Sandra Bullock Reveals She Went Through EMDR Therapy After Traumatizing Home Invasion

The actress talks about the aftermath of a stalker breaking into her home in 2014.

Sandra Bullock is still dealing with the aftermath of a stalker breaking into her home in 2014 while she was there. The 57-year-old actress appeared on Red Table Talk on Wednesday and talked about the incident and how she underwent therapy to cope.

Joshua James Corbett was convicted in 2017 of breaking into Bullock's home in 2014, during which she hid in her closet while calling police. He was arrested inside her house. In 2018, he killed himself after a standoff with police when they went to his home to serve him a search warrant related to Bullock's case.

"It was the one night [my son] Louis wasn't with me," Bullock shared about the terrifying day in 2014. "It was the one night that our nanny goes, 'Let me just take him to my apartment,' which is up the street. And I went, had he been home, I wouldn't have run to the closet -- which is now my official closet, but it was his bedroom -- and it would have changed our destiny forever." 

"I wasn't the same after that," she continued, noting that she hasn't ever been by herself since. "I was unraveling."

Bullock said she suffered PTSD from the incident and didn't want to pass on her fear and intense anxiety to her son, so she decided to undergo EMDR (eye movement desensitization and reprocessing). According to the Mayo Clinic, EMDR combines exposure therapy with a series of guided eye movements that help you process traumatic memories and change how you react to them.

"I was so scared to do it," she acknowledged. "They use it for trauma and PTSD. It can be tapping, I had the paddles. It is literally the therapist going, 'Start where you first find yourself in the house,' and I was like, 'I was in the closet and I heard him banging on the door,' and then he says, 'hold that feeling.' And then he started vibrating the paddles and the paddles were inconsistent, so, in your mindset when your eyes are closed, I was going back and forth mentally to wherever the paddle was vibrating. So, what that is doing is rewiring your synapses."

Bullock said the therapy unexpectedly helped her work through not only the trauma she experienced from her home invasion, but from "unsafe relationships" and "unsafe childhood moments."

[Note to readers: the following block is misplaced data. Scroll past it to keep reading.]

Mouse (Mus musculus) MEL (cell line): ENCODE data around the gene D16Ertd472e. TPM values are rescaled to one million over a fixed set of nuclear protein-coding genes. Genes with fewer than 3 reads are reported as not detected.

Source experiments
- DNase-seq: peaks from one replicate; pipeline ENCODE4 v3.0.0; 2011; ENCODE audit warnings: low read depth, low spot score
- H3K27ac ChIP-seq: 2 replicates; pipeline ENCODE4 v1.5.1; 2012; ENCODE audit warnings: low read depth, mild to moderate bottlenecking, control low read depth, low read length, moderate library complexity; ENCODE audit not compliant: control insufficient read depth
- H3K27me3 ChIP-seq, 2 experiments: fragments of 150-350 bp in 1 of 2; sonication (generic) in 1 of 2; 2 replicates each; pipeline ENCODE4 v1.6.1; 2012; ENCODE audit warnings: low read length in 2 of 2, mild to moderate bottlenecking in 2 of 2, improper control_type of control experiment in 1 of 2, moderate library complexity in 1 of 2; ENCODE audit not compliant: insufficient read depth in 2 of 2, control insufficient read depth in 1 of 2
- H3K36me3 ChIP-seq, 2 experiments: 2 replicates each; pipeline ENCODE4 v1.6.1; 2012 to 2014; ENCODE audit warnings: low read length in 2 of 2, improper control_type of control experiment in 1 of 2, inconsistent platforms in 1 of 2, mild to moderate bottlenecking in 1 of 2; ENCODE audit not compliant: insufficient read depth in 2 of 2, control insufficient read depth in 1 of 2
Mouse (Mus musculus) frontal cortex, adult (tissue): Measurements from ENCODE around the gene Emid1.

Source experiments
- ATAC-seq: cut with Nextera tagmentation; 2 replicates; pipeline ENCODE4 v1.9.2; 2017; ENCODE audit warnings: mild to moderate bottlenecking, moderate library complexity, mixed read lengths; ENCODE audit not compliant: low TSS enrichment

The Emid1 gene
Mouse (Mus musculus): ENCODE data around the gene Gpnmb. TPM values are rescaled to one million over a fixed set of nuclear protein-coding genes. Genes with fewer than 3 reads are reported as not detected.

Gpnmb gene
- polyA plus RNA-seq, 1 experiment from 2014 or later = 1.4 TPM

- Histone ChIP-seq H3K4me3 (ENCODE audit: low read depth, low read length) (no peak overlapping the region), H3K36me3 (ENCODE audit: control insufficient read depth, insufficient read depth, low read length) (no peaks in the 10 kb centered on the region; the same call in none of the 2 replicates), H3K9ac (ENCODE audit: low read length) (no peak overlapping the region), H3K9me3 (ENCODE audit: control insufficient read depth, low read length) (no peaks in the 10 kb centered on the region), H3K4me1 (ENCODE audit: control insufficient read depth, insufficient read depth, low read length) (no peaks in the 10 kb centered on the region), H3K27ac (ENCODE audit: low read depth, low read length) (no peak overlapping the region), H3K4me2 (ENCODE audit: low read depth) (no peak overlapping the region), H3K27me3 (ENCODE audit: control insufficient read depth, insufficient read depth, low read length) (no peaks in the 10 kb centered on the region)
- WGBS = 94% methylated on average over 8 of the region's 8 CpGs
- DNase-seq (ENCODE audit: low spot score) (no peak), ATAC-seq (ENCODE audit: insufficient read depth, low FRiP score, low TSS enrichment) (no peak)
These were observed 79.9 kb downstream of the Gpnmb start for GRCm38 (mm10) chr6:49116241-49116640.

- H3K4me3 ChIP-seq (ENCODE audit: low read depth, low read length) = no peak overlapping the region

"When I got out of it I realized, I am surrounded myself, often, with unsafe people and situations and put myself there," she said. "And I have no one else to blame but myself because that was the most familiar feeling I had. ... So in that EMDR journey I had to take ownership of everything that I brought into my world because it felt comfortable and realize that it no longer had a place."

Bullock said that at the time, her body began to break down from stress.

"The timeline was crazy," she recalled. "Louis had had a grand mal seizure (a loss of consciousness and violent muscle contractions). He had a really high fever, I thought he had died. Two days later I had pulled my hair tight, went to the Academy Awards, pulled it too tight, a day later I was bit by a poisonous spider. My hair starts falling out. I have Alopecia spots everywhere. I'm like, what the hell."

"The break-in happens, and I literally had to take inventory going, 'If I don't pull it together, I'm gonna die,'" she continued. "Something's going to happen to my body that I can't control and I can control almost everything.' So EMDR, I sought counsel and I will seek it again and I've learned to ask for help. I'm not good at asking for help, it's not how I was raised."

Bullock credited her children, which aside from 11-year-old Louis also includes 8-year-old daughter Laila, for her breakthrough.

"It was my children who showed me that unless I pull it together right now, I'm not gonna be around to have the moments that I want to have," she said.


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